Who’s the man at performance coaching? And of course, Kane has evolved into his own thing anyway. But there are times when I’m working with somebody who has zero experience performing. In the recording process, there are times, if they’re that green, where I’m like: “Okay, just remember—you got to do this live. If you’ve got to drop it a whole step, a step and a half, a half step, or whatever, to do this live and to do it well…  Because, man, the reality is that we can give you great songs all day long. We can produce great songs on you, but… ” That’s another thing: If your performance doesn’t translate to your music and doesn’t translate to who you are on the record, people aren’t going to believe it. But that also translates to the voice, which is where you come in. 

Brett Manning  34:05
This is where I come in. 


How many times have you done that scale? The Rossini scale: [inaudible].

Noah Henson  34:21
Rossini—I do it every day. [laughter]

Brett Manning  34:23
Rossini, yes. With you and all your artists. You just roll them through the CDs. Do you still have the old CDs? I think I got you all the streaming access now. But you practice with them. You warm up with them. Then you go in there. If you’re warmed up, you give a pretty good performance. But it’s the same thing that I was talking about with our fellow brother, Dustin, about when you’re in the back, you’re warming up. And I’m sure before the gig, just put on the guitar. You get those fingers loose because you get there and they can feel sticky.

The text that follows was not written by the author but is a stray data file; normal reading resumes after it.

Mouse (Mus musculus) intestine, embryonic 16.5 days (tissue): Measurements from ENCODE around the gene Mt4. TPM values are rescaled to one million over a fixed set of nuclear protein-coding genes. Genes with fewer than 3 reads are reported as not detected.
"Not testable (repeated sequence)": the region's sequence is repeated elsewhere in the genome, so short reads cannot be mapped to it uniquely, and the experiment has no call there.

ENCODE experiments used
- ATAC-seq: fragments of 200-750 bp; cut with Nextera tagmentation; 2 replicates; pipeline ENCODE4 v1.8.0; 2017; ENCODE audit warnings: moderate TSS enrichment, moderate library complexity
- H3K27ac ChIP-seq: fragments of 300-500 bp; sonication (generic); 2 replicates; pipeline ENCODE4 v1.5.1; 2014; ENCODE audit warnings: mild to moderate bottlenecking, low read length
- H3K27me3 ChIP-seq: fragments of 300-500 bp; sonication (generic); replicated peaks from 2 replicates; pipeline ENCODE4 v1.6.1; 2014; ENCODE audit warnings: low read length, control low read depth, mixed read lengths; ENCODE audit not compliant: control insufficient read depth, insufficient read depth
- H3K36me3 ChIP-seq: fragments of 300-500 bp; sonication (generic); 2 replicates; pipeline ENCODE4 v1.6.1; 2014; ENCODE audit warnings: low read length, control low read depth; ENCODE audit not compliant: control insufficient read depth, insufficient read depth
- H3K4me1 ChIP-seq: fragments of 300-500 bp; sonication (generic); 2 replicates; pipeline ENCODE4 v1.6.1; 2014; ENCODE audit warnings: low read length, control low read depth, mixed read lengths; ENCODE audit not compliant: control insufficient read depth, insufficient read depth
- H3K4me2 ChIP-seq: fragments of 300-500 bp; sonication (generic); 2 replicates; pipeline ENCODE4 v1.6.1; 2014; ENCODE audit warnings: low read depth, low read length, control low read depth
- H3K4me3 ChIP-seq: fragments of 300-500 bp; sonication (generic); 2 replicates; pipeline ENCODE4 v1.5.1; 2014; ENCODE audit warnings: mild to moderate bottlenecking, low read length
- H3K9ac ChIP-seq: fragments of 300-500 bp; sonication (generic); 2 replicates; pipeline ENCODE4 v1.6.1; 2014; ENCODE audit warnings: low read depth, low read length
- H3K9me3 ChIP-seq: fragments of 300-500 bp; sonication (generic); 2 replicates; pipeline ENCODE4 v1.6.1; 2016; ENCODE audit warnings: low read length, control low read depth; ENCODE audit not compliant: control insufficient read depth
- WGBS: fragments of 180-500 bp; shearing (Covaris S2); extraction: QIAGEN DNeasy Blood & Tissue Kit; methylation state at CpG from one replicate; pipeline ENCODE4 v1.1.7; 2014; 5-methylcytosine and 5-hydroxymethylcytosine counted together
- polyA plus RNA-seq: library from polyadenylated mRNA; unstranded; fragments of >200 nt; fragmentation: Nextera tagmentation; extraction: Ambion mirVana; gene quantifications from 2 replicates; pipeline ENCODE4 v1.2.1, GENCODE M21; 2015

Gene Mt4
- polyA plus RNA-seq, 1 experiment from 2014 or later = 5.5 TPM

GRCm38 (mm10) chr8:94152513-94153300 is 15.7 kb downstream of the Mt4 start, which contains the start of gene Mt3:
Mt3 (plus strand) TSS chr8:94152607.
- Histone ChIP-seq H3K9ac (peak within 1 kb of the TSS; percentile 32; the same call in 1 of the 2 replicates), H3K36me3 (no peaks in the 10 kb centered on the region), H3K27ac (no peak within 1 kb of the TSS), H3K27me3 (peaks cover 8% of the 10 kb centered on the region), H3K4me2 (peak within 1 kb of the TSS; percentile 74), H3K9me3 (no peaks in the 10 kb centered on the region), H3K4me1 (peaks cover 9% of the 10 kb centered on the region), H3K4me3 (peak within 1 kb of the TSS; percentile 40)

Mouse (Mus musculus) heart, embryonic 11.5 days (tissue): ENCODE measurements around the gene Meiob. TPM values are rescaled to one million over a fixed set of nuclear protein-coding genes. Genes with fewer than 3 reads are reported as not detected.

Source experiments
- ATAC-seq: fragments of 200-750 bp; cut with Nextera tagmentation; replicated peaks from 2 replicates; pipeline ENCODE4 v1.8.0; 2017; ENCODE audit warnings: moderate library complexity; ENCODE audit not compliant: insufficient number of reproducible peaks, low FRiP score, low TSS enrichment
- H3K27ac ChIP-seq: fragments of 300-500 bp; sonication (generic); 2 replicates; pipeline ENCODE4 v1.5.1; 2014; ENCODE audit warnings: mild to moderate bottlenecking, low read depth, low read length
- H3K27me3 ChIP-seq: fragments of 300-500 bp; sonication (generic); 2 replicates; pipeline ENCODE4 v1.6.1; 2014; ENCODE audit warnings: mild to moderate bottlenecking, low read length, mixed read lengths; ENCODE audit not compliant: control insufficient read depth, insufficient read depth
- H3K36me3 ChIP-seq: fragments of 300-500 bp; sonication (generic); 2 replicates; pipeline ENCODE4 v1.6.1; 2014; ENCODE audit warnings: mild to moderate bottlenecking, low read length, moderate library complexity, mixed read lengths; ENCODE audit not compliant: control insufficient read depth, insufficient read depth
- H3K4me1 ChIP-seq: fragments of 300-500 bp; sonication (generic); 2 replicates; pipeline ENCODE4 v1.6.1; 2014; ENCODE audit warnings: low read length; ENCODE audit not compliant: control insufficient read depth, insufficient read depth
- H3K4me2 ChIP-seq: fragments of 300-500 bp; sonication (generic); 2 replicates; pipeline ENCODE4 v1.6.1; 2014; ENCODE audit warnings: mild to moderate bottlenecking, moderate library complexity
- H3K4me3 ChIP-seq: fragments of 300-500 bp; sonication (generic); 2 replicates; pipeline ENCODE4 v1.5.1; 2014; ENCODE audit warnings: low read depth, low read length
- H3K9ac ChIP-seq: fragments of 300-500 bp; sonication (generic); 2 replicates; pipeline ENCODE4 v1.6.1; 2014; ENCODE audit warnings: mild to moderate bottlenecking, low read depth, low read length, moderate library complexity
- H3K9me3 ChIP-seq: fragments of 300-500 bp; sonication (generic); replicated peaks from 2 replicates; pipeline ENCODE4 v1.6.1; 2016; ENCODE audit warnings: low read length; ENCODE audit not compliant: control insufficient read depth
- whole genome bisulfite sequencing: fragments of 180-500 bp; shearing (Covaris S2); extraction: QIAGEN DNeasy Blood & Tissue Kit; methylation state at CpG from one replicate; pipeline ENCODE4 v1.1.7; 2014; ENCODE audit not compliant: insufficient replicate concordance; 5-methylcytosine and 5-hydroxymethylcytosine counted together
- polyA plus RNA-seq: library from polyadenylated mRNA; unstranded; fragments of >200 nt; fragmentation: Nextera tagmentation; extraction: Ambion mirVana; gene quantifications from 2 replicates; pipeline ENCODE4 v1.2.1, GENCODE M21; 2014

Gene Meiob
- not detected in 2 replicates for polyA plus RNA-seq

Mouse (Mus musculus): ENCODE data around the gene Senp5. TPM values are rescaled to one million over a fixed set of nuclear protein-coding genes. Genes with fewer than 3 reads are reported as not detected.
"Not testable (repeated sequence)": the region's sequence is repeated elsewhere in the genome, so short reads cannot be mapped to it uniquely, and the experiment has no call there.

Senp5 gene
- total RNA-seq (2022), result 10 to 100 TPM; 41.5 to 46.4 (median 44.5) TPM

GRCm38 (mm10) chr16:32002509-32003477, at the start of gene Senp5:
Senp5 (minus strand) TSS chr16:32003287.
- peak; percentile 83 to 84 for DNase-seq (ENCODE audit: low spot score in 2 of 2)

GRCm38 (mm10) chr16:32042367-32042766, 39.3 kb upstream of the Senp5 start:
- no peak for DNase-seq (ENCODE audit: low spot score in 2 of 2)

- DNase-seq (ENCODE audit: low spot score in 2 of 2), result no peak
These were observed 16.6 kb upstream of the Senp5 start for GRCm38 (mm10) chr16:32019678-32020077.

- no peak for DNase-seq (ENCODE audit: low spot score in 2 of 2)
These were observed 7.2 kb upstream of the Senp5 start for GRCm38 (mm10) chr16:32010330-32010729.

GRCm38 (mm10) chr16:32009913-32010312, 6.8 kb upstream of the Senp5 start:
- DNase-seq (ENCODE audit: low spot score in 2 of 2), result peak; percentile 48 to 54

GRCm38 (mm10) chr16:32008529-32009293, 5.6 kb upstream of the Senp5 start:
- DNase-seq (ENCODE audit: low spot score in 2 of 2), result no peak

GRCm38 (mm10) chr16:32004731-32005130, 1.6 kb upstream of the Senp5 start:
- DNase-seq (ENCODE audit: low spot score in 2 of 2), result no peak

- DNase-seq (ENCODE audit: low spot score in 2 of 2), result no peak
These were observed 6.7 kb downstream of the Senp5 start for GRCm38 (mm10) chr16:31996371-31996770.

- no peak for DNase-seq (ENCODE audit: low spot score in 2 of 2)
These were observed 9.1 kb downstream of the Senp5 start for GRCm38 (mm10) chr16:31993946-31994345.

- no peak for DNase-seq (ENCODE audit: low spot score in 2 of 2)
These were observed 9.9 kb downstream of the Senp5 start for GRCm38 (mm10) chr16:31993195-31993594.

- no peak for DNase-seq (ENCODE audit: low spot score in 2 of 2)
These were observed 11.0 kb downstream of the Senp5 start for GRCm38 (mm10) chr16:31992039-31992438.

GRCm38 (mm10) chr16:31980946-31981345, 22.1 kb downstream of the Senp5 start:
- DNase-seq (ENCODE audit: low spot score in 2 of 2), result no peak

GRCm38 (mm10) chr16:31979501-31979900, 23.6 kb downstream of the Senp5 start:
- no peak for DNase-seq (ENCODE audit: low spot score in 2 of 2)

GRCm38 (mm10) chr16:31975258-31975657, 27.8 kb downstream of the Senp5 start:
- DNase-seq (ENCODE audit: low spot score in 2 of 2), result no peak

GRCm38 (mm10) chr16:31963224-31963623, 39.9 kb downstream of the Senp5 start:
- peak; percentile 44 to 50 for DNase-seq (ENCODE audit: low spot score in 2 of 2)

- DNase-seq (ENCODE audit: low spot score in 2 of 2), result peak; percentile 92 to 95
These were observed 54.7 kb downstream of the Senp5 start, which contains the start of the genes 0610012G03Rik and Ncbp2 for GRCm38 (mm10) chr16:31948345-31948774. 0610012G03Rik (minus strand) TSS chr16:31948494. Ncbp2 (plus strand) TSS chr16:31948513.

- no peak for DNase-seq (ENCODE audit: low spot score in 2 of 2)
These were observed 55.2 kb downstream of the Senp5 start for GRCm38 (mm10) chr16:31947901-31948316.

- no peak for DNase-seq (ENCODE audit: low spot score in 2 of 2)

Noah Henson  34:54
Normally I’ll eat Cheetos and I just lick my fingers and go up there and play. Nah, I’m just kidding.

Brett Manning  34:58
[laughter] I was like: “Please be joking. Please! Please be joking because you’ve stolen all my thunder.”

Noah Henson  35:04
The organic Cheetos, okay?

Brett Manning  34:58
Well, anyway, we’re going to have Noah on again, probably somewhere between 2 and 30 times. Somewhere between that.

Noah Henson  35:14
Oh, heck, I’ll just come on every day! 

Brett Manning  35:19
Eventually, it will be a daily podcast. But today, we’re really excited to have him here. What an honor! What a great musician! My best description of the first time I heard him really play guitar on some production… because you play what it needs. And that girl said, “Well, rock it out a little bit.” So you did that song, “Isn’t enough.” Alexandra. She has actually reached out to me. She was like, “I’m ready to do music again.” Well, of course, because you have a perfect voice. Remember, you were like, “She can do anything.”

Noah Henson  35:46
She was 16 when I worked with her. 

Brett Manning  35:48
She’s like 22 or 23 now. 

Noah Henson  35:48
And I called you. I was like, “You didn’t tell me she could do that.” You were like, “I wanted her to surprise you.” I was like: “Oh, crap! She surprised me for sure.” 

Brett Manning  35:57